It’s rare for all the big beasts of the regulatory world to be gathered in one spot, but the SMSF Association 2017 conference made a fair fist of regulator-whispering, assembling a panel comprising Chris Jordan, commissioner of taxation at the ATO; Ian Taylor, chairman of the Tax Practitioners Board; Peter Kell, deputy chairman at ASIC; and Jenny Wilkinson, head of the retirement income policy division at Treasury.
SMSF Association chief executive Andrea Slattery quizzed the regulatory royalty on priorities for 2017. While all were on the same page with regard to a commitment to the ongoing raising of standards in the financial advisory industry, there were the different priorities one would expect.
Wilkinson said the government’s focus was changing from last year’s “fixation” on tax reform to improving the sustainability, flexibility and integrity of the superannuation system. “In the short term, the key priorities are legislating the objective of superannuation, and enhancing the governance within the system, including the role of independent directors,” said Wilkinson.
“There is also an emphasis on improving choice, the how and where people want to invest – including SMSFs – and ensuring the right information is available. It will be a year of refocusing on financial advice, education, training and ethical standards in the advice sector,” said Wilkinson, adding that there would also be a review of the financial system’s dispute resolutions process.
The government had lifted ASIC’s funding for surveillance last year, she said, and also strengthened its enforcement tools. It was also committed to having in place by mid-year the new independent body to oversee the professional and educational standards and ethical code of the financial services industry, Wilkinson added.
Defining the objective of superannuation in legislation would also occur this year, she said – but in a blow to her host organisation, which wants “adequacy” included – Wilkinson said it was unlikely that the wording would change.
“There are diverse views, and concerns as to how words can be interpreted,” she said. “Words such as ‘adequacy’ and ‘comfort’ are relative, and that makes it challenging,” added Wilkinson.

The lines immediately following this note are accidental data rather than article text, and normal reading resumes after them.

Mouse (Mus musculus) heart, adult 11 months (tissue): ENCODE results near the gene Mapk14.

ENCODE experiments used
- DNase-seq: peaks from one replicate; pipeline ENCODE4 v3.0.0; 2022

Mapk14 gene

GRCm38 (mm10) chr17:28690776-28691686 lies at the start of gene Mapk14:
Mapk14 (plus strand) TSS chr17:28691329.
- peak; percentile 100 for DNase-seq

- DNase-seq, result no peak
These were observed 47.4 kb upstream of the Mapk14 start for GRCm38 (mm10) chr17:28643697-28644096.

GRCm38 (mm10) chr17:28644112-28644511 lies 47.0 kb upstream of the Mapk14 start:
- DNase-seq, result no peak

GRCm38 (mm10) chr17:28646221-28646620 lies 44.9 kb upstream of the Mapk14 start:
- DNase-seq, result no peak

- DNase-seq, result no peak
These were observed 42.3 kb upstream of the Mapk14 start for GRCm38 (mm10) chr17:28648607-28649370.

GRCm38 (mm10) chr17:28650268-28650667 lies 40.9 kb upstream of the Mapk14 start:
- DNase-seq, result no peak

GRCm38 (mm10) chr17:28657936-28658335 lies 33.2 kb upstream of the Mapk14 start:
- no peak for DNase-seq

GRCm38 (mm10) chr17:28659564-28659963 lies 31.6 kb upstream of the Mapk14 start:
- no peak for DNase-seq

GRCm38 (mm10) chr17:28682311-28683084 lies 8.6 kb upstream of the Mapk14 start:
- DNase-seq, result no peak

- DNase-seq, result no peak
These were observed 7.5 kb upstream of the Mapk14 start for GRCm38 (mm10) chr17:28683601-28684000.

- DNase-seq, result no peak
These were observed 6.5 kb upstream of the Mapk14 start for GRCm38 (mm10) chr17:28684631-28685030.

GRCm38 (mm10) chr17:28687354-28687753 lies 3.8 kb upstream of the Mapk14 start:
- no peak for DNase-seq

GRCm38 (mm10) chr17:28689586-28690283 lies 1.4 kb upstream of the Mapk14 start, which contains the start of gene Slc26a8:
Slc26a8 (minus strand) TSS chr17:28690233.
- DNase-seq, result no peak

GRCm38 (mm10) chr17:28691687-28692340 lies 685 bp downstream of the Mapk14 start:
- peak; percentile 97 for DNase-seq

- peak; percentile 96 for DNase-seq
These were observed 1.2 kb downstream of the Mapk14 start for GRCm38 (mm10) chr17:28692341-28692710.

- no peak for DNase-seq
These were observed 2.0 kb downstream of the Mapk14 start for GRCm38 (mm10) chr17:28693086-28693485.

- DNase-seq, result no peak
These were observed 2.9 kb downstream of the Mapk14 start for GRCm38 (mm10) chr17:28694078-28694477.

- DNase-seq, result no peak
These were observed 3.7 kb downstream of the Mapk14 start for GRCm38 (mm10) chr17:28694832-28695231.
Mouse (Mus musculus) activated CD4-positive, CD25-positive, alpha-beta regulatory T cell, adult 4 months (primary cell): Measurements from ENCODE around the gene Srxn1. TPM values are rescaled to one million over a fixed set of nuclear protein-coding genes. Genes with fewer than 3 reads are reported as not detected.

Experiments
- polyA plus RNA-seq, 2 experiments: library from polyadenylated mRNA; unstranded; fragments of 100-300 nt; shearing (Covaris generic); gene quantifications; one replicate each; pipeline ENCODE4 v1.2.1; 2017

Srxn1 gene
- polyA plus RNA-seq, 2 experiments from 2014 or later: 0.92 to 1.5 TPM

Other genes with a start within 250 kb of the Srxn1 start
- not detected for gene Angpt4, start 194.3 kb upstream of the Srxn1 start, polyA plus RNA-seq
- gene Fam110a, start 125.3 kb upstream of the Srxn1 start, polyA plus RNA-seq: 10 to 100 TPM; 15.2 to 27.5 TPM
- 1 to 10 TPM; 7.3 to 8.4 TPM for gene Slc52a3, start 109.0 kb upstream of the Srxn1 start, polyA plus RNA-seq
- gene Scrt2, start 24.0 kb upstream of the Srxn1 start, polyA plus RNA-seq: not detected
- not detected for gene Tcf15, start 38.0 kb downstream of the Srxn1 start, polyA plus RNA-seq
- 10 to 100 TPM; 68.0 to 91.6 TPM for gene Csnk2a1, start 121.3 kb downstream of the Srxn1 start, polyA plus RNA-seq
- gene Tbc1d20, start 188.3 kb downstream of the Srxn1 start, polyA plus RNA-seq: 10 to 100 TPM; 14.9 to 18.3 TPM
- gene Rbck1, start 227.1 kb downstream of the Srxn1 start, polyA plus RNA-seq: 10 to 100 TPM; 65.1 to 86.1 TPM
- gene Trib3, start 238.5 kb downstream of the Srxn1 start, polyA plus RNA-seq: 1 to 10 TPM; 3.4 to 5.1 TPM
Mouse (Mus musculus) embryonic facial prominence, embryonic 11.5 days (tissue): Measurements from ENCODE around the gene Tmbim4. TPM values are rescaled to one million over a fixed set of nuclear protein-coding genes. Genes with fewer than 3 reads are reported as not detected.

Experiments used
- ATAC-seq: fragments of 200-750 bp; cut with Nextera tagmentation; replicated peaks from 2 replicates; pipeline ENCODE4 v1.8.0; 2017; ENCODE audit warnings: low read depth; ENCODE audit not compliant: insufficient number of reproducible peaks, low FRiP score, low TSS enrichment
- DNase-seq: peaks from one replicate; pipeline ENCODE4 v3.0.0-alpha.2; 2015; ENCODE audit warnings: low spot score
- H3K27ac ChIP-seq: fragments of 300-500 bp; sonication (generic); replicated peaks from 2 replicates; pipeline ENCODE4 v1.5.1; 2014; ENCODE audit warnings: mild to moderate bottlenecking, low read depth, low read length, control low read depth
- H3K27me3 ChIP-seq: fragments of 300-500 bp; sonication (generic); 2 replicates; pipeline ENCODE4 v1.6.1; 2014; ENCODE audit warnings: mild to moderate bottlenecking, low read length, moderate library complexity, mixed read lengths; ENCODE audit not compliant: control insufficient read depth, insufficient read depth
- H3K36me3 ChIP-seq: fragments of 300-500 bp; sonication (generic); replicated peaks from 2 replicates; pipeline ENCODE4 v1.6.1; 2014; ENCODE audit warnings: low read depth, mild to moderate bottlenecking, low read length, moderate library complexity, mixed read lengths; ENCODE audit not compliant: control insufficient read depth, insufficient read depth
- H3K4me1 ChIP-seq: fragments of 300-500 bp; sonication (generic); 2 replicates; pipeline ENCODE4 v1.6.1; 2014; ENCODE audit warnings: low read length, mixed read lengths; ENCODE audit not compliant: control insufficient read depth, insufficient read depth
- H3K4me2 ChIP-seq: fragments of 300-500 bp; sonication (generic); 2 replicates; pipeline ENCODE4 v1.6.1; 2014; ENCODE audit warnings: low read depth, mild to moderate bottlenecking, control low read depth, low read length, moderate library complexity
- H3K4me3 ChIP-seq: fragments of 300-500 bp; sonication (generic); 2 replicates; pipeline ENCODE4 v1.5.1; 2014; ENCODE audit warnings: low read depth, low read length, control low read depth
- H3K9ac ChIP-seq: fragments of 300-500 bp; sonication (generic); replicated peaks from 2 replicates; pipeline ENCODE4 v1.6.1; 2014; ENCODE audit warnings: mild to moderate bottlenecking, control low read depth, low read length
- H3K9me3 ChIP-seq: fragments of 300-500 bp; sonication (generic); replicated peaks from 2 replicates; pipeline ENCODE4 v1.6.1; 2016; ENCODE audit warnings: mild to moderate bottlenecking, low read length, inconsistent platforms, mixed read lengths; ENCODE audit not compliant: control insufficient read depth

The tax commissioner said the ATO was working to make people more aware of last year’s superannuation tax changes, to make sure they did not slip up, and was doing that through fine-tuned advice literature. In a rare admission of fault, Jordan conceded that the ATO had been wont to produce “over-long, over-engineered, technically beautiful – and late – advice,” but had changed its philosophy on that score.
“Our role is to give people clear access to the technical rules, and as early advice as possible,” he said. The ATO had published its view in a series of Superannuation Law Companion Guides, which Jordan hoped were “more approachable” than previous ATO offerings – a point on which Slattery expressed the SMSF Association’s satisfaction.
Jordan emphasised that the ATO was focusing on prevention, rather than correction. “If people have tried to do the right thing, but made an inadvertent mistake, we’ll try to work with them,” he said.
“We want to ensure that people know their obligations. If we make compliance easier, we get better compliance. We want to foster willing participation in the taxation system, and we think we have a high level of that,” he said.
Jordan added that the ATO had put in a lot of work to make sure its systems were “appropriately amended,” to cope with the increased level of information that it had to handle.
Reviewing dispute resolutions, and powers
At ASIC, Kell said the 2017 workload was based around improving professional standards in advice, reviewing the financial system’s dispute resolution process, further reform in the insurance sector, and a continuing review of ASIC’s own powers and penalties.
“Elements of the new regime will take over some of our work,” said Kell. “The new professional standards body will be a very important body. It will develop the code of ethics, and our role will be to approve compliance schemes. One of our key roles will be ensure that the bodies setting up these schemes have the resources and the capabilities. For a code to be meaningful, it needs some degree of active monitoring.”
He said ASIC was preparing to scrutinise advice in the area of establishment of SMSFs, with a shadow-shop in the offing. “We want to gain a real-time, on-ground picture of the advice around setting up a SMSF,” he said. “We’re working with the ATO to get some useful data to target that effectively.”
ASIC was also working through the limited AFS licence application process, given that – “as we predicted,” said Kell – after a three-year transition period, 40 per cent of applications arrived in the final month, in June. “We’re going all-out to work through these by the end of March,” he said.
Advisers had a number of options in terms of licensing, he said, but he conceded that there was confusion. “We’re going to go out and ask, what is most difficult to grasp?” said Kell.
Being a “relatively new player” on the regulatory scene, Taylor said, the Tax Practitioners Board was focusing on registration – making advisers aware of their obligation to register if they performed the function of tax agent, BAS agent or tax (financial) adviser.
“There is a disconnect between the ASIC-registered numbers and our numbers, so we’re working on getting practitioners to understand that if they should be registered, to get registered,” said Taylor. “That work will continue, and over the next six months we will also be dealing with the first of the 2014 registration renewals.”
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